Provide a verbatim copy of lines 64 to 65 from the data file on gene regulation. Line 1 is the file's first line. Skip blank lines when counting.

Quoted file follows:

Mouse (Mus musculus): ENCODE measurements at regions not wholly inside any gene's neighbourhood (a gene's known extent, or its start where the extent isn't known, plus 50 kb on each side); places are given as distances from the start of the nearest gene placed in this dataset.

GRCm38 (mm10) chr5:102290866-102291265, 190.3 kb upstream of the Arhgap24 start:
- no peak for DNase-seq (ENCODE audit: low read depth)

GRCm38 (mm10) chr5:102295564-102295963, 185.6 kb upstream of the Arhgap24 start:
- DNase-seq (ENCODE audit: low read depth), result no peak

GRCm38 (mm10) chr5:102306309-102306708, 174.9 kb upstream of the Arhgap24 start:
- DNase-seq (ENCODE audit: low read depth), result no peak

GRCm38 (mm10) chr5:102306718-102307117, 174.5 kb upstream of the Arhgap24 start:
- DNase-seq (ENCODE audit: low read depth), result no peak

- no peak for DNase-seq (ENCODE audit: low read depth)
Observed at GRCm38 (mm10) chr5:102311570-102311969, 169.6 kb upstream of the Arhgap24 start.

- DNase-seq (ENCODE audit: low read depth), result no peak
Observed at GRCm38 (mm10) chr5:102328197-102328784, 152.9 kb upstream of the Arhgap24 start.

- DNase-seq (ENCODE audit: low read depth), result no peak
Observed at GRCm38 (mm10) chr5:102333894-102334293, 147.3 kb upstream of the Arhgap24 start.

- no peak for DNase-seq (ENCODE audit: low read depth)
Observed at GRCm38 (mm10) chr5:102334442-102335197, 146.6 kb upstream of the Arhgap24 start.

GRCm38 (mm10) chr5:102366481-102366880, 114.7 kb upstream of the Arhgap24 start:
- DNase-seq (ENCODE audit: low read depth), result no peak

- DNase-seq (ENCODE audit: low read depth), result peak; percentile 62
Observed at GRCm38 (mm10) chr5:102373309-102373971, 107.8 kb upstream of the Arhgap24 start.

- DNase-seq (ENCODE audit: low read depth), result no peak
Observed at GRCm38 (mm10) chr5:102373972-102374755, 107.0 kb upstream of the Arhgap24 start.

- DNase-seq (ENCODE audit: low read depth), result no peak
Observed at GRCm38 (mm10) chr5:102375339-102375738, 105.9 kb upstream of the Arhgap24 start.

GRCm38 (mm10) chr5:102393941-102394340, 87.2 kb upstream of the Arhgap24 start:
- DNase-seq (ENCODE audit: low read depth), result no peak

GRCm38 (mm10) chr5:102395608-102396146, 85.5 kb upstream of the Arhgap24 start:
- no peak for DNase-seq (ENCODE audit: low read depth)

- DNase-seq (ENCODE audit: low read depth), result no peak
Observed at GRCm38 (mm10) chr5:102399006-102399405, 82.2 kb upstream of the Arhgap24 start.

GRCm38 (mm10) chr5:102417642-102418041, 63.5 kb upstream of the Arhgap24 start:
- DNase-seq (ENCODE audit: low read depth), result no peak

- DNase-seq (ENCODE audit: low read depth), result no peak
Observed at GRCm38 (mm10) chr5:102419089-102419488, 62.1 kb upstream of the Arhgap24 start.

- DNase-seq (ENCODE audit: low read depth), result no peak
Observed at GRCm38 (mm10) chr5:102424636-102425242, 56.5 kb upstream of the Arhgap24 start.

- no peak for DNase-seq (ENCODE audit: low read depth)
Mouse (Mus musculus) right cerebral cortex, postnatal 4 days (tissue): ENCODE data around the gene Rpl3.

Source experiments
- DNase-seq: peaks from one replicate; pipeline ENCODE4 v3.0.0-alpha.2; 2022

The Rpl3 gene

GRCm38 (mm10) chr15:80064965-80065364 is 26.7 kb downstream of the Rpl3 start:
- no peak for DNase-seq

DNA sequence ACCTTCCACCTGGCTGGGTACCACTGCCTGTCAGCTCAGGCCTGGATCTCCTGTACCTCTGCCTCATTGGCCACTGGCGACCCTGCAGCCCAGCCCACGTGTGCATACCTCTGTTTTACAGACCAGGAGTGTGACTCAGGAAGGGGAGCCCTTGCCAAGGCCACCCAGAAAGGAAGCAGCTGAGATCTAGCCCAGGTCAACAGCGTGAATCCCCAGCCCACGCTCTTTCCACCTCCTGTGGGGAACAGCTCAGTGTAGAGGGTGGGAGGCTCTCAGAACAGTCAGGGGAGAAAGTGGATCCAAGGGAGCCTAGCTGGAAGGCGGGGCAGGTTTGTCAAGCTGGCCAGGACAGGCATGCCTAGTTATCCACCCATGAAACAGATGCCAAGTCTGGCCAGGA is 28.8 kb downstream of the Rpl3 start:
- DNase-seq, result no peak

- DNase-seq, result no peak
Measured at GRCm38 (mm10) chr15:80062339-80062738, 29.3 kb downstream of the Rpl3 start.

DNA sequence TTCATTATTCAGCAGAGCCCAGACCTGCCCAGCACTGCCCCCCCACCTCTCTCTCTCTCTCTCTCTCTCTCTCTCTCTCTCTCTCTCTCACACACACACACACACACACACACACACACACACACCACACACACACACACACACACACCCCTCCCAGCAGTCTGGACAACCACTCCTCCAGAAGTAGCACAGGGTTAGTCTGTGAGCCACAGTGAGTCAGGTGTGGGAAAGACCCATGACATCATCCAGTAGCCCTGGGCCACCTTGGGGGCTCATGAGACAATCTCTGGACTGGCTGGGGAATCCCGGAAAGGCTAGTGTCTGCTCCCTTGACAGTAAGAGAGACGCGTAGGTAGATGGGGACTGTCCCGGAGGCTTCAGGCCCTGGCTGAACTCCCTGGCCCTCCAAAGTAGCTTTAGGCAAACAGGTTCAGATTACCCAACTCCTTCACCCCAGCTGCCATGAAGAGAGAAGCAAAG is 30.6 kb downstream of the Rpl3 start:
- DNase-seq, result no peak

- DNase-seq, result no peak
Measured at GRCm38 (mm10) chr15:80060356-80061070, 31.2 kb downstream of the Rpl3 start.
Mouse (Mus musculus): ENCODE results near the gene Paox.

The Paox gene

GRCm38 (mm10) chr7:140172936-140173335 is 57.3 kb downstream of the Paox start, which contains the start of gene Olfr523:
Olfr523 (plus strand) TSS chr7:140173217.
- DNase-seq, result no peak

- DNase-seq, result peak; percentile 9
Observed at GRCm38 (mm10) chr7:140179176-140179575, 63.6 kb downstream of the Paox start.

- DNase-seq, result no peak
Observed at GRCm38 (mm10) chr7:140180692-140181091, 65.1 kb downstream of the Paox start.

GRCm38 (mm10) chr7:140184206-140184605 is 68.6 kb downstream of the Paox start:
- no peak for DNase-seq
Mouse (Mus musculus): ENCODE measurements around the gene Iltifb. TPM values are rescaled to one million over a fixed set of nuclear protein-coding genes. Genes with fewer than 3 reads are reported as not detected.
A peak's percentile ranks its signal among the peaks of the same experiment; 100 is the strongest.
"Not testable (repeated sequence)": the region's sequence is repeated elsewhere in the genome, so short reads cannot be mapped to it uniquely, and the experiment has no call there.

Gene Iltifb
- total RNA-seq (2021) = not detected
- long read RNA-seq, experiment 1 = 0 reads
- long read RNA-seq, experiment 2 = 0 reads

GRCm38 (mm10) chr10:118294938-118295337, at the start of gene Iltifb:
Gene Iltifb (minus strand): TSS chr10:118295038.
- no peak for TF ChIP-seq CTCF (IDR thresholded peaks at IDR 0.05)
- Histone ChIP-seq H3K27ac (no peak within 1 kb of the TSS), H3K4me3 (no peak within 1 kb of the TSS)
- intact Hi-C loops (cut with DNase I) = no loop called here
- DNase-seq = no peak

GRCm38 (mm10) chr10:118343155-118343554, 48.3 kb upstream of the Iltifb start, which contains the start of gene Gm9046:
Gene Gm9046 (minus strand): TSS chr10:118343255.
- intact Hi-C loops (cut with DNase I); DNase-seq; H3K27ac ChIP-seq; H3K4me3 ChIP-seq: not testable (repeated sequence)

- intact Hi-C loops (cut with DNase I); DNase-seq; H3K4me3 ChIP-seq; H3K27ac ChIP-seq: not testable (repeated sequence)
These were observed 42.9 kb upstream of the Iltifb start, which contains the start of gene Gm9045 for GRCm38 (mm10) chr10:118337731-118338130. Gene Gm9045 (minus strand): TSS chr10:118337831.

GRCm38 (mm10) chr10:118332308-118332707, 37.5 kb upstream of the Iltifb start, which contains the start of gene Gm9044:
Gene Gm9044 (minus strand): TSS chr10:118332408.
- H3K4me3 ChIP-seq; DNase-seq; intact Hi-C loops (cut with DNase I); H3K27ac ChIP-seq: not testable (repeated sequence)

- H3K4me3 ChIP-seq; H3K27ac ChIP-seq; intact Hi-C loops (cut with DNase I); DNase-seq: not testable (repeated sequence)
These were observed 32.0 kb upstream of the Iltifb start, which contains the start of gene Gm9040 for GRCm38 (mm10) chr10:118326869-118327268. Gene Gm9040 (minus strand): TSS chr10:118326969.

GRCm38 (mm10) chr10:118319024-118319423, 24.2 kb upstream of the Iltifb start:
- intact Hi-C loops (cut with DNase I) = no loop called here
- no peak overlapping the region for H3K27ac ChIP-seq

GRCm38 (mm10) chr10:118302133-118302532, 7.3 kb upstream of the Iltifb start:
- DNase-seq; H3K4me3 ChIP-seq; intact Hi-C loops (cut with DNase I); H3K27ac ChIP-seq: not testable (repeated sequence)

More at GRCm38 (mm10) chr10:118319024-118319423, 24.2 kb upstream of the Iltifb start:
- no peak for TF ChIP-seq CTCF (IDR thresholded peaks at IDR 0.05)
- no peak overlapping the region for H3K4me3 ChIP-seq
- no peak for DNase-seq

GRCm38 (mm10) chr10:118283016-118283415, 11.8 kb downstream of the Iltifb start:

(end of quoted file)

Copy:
Mouse (Mus musculus): ENCODE measurements around the gene Iltifb. TPM values are rescaled to one million over a fixed set of nuclear protein-coding genes. Genes with fewer than 3 reads are reported as not detected.
A peak's percentile ranks its signal among the peaks of the same experiment; 100 is the strongest.